This area of workplace coaching seeks to increase employee’s competency levels. There are generally two areas of focus within developmental coaching. There is hard skills and soft skills. Hard skills encompass the technical skills required by an organization in delivering the required products or services. Soft skills are more behavioral in nature, where the employee has increased self-awareness and awareness of others, so they are able to respond in the right manner to be a team player and improve there interpersonal capacity.
Technical skills coaching is utilized to increase competency levels, so that the technical capacity of the organization is at a high standard. Much of this type of coaching boarders into mentoring where the more experienced technician passes on the wisdom they have gained through being involved in the same type of technical activities, often for many years. Hard skills coaching tends to be more instructional and is concerned with passing on much needed knowledge and seeing that the knowledge is easily sourced by the employee so they can draw upon it when needed. This type of coaching contains a significant amount of reviewing. The manager, sits down with the employee after implementing new knowledge in a particular setting and asks, “How did you think it went?” “What did you do well?” “What needs tweaking?” “What would you do differently next time, and why?”
Soft skills coaching is invaluable to creating effective leaders, teams, reducing unnecessary conflict, improving lines of communication, better feedback responses, and creating an overall climate that is positive. Generally this type of coaching is reserved more for leaders as their soft skills do exert a significant amount of impact upon organizational outcomes. Soft skills relate substantially to the emotional life of the employee, for behaviors are strongly influenced by emotional reactions. All of us have our triggers that set us off in certain circumstances, hence if we can discover what pushes our buttons and reprogram our responses to them our behaviors can change significantly. I have a number of assessment tools that can be taken online to aid leaders in getting crystal clear about what their soft-skill levels are in a number of different areas (Online assessments). These types of assessments can be completed as a self-report, or for stronger clarity, if a number of work colleagues can complete the online assessment, themes will emerge. Once these are discovered then an action-plan can be developed to improve these soft-skills.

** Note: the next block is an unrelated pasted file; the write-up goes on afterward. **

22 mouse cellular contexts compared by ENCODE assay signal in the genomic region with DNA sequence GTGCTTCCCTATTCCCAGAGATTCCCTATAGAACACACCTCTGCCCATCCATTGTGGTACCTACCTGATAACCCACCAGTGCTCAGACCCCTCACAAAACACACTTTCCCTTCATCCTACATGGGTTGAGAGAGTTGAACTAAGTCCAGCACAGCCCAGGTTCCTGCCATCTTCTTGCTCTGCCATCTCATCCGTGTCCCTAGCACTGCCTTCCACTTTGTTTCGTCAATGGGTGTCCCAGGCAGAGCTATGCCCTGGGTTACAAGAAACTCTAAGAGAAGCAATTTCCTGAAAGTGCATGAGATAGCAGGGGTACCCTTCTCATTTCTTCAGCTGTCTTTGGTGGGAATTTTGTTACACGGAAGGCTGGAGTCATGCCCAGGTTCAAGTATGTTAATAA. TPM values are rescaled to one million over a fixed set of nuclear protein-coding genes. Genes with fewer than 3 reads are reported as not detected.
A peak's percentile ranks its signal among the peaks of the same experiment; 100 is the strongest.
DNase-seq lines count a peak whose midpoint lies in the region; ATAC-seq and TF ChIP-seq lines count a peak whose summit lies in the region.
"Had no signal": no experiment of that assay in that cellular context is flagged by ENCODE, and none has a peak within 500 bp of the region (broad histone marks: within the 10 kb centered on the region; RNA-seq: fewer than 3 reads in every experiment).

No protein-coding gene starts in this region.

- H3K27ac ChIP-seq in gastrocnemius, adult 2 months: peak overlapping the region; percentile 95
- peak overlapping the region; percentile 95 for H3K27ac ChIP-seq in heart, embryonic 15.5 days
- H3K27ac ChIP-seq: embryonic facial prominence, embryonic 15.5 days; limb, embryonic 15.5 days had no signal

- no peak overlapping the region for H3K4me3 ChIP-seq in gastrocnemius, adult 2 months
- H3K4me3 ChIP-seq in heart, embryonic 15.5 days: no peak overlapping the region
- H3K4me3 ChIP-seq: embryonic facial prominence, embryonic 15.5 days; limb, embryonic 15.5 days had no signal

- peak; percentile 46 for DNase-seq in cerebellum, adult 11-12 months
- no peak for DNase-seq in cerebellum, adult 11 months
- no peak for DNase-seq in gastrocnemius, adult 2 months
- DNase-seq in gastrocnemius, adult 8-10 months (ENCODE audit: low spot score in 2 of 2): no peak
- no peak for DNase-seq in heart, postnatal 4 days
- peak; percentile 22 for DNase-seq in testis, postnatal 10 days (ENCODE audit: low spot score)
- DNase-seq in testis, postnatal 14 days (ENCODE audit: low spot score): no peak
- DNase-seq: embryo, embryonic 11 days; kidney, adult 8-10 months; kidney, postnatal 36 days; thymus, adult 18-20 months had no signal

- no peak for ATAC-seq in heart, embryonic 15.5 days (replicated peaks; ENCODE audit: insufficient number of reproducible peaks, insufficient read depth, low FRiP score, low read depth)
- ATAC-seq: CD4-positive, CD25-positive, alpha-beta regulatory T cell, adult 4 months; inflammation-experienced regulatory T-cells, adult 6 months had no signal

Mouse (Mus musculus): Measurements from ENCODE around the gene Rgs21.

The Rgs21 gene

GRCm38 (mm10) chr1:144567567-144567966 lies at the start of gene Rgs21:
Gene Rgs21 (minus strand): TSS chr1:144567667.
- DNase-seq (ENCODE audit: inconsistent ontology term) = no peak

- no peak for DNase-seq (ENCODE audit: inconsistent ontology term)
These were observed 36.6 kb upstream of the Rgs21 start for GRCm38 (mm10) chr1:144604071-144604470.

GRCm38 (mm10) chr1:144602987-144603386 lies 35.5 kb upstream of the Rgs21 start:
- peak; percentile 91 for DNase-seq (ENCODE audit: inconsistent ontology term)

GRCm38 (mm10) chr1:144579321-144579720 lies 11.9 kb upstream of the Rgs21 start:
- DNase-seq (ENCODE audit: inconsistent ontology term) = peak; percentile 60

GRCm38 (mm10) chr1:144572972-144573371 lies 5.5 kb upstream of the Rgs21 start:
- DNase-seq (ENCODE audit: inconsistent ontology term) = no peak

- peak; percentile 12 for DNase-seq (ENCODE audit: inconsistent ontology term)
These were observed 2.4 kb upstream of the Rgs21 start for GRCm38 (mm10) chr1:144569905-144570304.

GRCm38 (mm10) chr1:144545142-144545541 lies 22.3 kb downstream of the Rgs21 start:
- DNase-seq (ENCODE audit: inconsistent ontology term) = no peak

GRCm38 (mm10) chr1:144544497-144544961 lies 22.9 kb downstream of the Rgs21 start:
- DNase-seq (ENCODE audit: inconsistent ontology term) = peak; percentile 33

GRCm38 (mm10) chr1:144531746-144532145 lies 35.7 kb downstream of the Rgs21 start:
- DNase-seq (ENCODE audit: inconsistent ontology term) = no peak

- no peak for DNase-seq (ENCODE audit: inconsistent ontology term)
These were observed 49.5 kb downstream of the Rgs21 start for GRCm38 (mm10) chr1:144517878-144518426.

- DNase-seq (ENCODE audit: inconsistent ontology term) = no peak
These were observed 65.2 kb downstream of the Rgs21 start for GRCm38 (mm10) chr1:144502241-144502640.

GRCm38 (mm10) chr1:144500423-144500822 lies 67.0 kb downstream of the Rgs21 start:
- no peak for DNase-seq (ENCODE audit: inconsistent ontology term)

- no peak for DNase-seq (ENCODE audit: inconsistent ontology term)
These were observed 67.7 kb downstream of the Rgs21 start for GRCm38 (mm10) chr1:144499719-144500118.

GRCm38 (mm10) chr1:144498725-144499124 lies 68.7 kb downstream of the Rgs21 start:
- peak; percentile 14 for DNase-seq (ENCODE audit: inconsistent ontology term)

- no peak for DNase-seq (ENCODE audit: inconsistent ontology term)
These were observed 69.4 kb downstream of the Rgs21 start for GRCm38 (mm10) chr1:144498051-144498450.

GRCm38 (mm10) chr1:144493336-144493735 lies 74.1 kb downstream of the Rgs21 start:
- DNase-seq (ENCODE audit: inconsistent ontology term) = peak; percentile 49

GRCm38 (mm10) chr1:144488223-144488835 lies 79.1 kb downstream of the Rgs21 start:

This area of coaching is looking to support an employee who is taking on a new role within the organization and needs to adjust to new challenges. It is easy to misunderstand the nature of transition because changes are made and roles are changed and it is then out of sight and out of mind. But when change occurs people adapt to those changes at different rates. Some take different amounts of time to emotionally catch up with the external changes taking place. Furthermore, role transitions inherently carry with them adjustments in skills, relationships, communication processes, responsibility levels and increased stress levels. A manager who has ever been through such change, can be a valuable ally for an employee going through a similar journey.
There is no doubt that leaders competently using coaching techniques with their staff will see powerful results. The challenge is to first get the training and then to stick with using the techniques over at least a six month period until it becomes a part of your leadership style. Ironically, the best way to achieve sticking to a quality coaching process for six months is through being coached. I have had the privilege of doing just that with many leaders and have seen great success through it. Research shows that once a leader sticks with the process for at least six months they won’t go back and they won’t regret the effort. If you were to make this choice then you will become a much more versatile leader, enabling you to lead others through a varied amount of different experiences, retaining more employees, increasing productivity, increasing bottom-line results and seeing greater customer satisfaction.
Executive Coach: David Allan (BSc, MBus.)